Some folks in Germany are getting up a petition to try to persuade the German authorities to change their minds – and allow the 1890 Brixham-built trawler Ethel von Brixham to continue chartering.
The vessel is in danger because the German authorities have judged her to be non-traditional because she has a more modern schooner sailing rig rather than her original gaff rig and therefore has to comply with different and much more arduous safety regulations – and I gather they have made similar decisions about other craft.
If allowed to stand, this argument could have serious repercussions for many historic craft that have been altered in some way over the years, and in Ethel’s case it will mean that her chartering days will have to end and her owner, Gerhard Bialek of Kiel, will no longer be able to keep her afloat.
The Ethel is particularly important because:
- she is the oldest Brixham trawler afloat, of about nine in European waters today
- her career has been typical of the many English smacks sold to Scandinavia. She worked in the Swedish fisheries from Bohuslän from 1906, and then served in the coastal trade of northern Norway from 1927 to 1980
- among the Brixham trawlers, she probably the greatest amount of original superstructure
As written, the petition is here: Petition_Ethel von Brixham
If you are in favour, please mail or email Hermann Ostermann at the address given at the bottom of the petition letter. If I hear that an online petition has been created, I will post again about the issue here at intheboatshed.net .
Hermann sent me some fascinating documents about Ethel von Brixham and other Brixham trawlers’ careers: Brixham smacks to Scandinavia, Brixham trawlers to Sweden, Smacks still sailing, and Ethel history.
This adapted Forest & Stream skiff built by a bunch of troubled youngsters led by Intheboatshed.net regular Hans-Christian Rieck of the Graf Ship Association is now being used to carry groups of passengers on the canals around Nordhorn in Germany.
These photos were taken by Horst Dudeck on the occasion of a trip by the Neuenhaus Stock Market Club to mark its 25th anniversary.
The story of the Werner Wesemann is remarkable. The original design for a small skiff appeared in the late 19th Century in the journal Forest & Stream. As an experiment in the late 1990s, I decided to draw a slightly enlarged version intended to be built in ply. That boat has been built and used successfully quite a few several times.
However, Hans used the plans in a way no boat designer could have envisaged: he took the drawings and together with a group of troubled youngsters built a scaled-up version of the boat in welded steel. The craft they built is around twice the length of the original.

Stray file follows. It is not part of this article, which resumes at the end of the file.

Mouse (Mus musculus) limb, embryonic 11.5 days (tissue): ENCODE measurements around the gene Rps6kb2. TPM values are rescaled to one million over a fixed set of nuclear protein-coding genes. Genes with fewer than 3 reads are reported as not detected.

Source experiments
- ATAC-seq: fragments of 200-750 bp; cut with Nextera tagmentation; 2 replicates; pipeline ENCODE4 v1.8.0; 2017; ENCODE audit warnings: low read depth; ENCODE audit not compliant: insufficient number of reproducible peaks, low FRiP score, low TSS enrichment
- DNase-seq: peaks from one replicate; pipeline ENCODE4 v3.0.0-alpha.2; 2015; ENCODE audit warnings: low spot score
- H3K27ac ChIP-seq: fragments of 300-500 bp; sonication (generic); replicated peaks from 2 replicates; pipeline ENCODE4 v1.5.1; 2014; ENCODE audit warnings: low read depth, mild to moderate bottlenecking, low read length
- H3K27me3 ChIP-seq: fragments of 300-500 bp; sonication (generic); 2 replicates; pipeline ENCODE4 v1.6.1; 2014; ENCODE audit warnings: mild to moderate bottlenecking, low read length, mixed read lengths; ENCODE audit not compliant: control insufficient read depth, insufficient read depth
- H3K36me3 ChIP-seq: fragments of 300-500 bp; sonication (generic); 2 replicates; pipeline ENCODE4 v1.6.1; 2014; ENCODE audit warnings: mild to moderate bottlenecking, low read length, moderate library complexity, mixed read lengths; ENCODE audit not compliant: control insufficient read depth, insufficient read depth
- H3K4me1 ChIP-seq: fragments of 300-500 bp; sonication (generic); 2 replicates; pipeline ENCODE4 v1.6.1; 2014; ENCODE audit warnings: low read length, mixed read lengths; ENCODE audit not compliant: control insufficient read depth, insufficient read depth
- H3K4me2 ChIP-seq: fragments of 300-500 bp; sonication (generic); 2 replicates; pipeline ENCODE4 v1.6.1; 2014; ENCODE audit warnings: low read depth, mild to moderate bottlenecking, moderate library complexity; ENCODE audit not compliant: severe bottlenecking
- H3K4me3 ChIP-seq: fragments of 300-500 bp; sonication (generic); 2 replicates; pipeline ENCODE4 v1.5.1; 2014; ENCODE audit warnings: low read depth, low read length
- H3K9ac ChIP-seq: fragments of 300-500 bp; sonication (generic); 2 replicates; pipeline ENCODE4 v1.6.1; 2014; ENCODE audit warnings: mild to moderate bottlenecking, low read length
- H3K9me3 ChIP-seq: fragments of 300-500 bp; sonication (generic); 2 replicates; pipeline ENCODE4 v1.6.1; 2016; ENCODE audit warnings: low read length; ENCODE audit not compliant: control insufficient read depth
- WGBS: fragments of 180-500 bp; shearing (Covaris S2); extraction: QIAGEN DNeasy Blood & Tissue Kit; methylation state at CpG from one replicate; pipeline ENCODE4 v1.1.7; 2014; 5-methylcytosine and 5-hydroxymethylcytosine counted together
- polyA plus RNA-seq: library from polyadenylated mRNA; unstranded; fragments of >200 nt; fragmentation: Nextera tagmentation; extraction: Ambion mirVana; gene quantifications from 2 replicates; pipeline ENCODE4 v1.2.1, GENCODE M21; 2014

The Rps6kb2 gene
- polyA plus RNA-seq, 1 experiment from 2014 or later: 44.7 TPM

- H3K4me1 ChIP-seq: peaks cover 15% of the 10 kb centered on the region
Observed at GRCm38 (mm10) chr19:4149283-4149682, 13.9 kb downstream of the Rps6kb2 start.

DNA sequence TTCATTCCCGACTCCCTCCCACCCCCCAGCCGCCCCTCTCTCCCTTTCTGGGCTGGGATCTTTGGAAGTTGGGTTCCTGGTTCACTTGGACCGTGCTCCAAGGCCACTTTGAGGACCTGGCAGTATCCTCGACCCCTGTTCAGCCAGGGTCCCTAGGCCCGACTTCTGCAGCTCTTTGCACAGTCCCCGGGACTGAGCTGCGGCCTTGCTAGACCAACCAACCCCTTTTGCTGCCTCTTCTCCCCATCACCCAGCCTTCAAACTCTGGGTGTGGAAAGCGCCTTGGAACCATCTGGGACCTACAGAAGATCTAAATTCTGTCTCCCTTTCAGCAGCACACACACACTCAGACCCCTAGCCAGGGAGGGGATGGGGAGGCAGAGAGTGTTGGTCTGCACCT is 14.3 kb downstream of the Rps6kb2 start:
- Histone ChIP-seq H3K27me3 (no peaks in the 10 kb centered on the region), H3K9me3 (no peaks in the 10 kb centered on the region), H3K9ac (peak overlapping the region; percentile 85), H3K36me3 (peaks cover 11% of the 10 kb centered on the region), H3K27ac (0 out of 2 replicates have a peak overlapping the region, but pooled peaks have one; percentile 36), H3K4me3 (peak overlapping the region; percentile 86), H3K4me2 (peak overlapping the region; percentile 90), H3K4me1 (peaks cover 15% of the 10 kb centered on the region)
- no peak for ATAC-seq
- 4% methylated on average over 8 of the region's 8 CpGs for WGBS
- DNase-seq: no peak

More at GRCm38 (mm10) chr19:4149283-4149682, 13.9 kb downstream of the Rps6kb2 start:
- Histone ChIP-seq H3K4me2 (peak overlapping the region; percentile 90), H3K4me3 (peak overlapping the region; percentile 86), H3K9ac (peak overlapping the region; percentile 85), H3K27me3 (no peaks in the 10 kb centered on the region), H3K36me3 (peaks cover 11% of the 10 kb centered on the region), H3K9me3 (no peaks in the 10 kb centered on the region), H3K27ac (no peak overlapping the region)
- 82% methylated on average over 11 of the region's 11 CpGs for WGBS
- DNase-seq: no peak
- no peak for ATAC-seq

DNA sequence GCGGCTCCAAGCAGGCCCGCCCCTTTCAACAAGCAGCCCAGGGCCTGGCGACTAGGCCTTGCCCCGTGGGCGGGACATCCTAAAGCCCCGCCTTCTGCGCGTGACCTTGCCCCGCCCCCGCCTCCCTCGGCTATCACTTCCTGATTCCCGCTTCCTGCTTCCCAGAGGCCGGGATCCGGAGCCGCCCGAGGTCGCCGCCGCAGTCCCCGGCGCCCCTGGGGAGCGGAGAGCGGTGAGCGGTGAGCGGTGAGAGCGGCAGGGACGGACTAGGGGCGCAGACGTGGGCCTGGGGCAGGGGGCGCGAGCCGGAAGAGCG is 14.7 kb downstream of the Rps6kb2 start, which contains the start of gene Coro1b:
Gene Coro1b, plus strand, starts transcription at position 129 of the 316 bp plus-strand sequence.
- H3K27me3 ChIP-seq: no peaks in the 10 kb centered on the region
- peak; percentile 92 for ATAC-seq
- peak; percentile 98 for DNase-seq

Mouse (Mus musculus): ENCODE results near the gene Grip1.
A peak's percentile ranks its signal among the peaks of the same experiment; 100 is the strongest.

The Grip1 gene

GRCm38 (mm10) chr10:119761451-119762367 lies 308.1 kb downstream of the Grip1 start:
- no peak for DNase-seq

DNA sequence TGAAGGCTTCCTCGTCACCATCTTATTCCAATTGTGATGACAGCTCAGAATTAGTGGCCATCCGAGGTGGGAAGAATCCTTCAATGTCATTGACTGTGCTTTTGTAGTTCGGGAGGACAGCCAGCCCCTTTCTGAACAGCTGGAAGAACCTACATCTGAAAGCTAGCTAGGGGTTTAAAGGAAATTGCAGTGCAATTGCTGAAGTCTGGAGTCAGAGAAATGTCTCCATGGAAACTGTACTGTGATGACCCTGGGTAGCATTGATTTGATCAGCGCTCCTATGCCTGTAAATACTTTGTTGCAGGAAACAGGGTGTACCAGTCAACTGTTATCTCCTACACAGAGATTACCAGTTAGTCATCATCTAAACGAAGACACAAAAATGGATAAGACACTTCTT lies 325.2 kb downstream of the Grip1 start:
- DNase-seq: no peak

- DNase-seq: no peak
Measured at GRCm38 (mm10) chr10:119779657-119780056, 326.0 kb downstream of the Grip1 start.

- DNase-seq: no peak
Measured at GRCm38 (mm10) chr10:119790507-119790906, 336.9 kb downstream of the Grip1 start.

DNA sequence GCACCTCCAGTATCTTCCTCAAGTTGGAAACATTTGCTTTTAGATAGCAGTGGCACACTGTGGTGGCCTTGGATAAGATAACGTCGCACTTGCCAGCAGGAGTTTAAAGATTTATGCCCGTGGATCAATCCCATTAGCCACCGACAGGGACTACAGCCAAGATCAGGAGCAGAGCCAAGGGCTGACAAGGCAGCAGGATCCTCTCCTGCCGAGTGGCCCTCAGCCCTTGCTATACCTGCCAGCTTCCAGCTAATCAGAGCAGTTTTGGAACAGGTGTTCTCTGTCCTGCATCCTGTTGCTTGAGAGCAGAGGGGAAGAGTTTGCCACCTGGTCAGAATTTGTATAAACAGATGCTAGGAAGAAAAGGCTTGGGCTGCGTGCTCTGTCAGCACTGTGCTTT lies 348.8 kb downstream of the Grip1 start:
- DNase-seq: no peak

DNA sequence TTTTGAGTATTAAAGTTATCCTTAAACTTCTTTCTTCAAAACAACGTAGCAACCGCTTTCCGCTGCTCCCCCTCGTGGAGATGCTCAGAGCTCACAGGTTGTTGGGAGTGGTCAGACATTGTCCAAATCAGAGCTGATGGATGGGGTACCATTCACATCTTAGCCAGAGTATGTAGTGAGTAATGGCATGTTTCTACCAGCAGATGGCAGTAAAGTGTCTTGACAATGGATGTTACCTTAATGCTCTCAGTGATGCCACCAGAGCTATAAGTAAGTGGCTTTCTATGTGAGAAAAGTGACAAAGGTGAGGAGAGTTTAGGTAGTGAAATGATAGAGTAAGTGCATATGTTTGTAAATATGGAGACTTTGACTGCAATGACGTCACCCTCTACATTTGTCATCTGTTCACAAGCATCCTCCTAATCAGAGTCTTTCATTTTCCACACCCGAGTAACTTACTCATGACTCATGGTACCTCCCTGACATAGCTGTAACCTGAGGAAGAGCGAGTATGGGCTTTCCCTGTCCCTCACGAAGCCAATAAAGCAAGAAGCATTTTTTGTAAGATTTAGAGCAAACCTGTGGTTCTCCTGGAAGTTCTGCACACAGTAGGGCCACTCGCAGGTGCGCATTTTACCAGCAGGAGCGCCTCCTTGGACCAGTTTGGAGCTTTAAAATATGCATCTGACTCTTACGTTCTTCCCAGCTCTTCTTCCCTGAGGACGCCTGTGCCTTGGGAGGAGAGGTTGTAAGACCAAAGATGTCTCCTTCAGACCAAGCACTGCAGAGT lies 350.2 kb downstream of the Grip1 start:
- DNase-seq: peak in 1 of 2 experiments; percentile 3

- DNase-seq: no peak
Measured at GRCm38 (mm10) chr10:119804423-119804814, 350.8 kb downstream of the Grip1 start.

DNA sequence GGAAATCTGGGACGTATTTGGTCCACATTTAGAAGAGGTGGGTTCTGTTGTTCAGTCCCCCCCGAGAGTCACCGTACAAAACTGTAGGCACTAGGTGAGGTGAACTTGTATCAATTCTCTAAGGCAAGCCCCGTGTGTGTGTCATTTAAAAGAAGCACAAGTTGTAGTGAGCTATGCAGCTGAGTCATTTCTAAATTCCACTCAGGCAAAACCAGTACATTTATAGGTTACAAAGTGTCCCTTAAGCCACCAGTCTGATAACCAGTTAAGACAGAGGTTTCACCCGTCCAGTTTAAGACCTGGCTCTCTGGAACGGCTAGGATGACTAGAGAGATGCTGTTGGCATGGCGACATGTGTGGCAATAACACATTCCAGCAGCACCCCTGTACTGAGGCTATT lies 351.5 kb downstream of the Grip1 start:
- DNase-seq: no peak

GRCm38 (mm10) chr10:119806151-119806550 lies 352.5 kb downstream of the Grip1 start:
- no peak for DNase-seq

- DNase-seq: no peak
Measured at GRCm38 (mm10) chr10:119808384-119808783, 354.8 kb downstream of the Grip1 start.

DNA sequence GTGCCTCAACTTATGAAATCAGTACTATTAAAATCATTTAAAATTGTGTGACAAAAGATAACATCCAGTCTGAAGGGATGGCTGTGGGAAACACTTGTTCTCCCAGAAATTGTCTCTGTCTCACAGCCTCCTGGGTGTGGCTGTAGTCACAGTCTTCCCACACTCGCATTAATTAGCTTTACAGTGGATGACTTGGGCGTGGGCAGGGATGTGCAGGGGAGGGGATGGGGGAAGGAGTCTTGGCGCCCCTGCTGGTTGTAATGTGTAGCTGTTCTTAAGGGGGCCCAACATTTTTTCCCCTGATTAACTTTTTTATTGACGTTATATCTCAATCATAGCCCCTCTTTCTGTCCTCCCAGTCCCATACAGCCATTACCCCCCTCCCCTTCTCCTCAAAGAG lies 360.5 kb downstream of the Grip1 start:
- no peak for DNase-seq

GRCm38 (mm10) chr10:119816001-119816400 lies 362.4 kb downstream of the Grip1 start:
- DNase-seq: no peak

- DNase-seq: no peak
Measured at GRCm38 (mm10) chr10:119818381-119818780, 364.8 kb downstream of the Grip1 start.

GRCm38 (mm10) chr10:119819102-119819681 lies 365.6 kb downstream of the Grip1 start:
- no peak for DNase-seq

Now, some years later, the steel skiff boat has been finished, as is in use by the Graf Ship Association, which campaigns to open up the Nordhorn area’s extensive network of canals.
What makes the whole thing a really wonderful surprise is that Hans reports that the Werner Wesemann works beautifully on the water, even when a load of passengers are on board and despite only having a 5hp outboard motor.
Hans-Christian Rieck of the Graf Ship Association based at Nordhorn in Germany has written to explain a bit more of the mystery of sailing tjalk Jantje’s sails. Here’s what he says:
‘I’d like to give you the update on the history of Jantje’s sails. It is amazing how such a little stamp on an old sail comes out to be a real mystery. We followed your suggestion about Mount Vernon Mills and even contacted them, but got no answer with the exception of a note that our photo was forwarded to some senior official.
‘So I phoned Hermann Ostermann and asked for help. He told me that this sail is something rare in Europe, as to his knowledge there was hardly any American sailcloth imported to Europe. But he used his lifelong connections to other European specialists and sent word around that this special foresail was found in Nordhorn.
‘Kees Hos from The Netherlands replied that this sail and the stamp on it are very extraordinary, both from the quality of the work and the sailcloth. He said that the amazing thing is that a roll of No. 1 sailcloth 84 yds. long must be very heavy – he estimates its weight at about 55 kg.
‘Then we received a very warm letter from Mrs Struik, the sister of the former owner of Jantje, and asked her about Jantje. Mrs Struik was very pleased to see that Jantje is in good condition again. She told us that the late Mr Struik used to sail Jantje with his kids until the early 80s, but then he fell ill and abandoned most of his activities on the ship.
‘Anyway we’ll keep intheboatshed.net informed.
Thanks Hans-Christian! Now can anyone in the UK shed any light on this please? Was Mount Vernon duck used in the UK? And if so, might that have been the source please? Or did someone set up a short-lived business importing the material to Holland? Is there a historian of the cotton duck trade out there?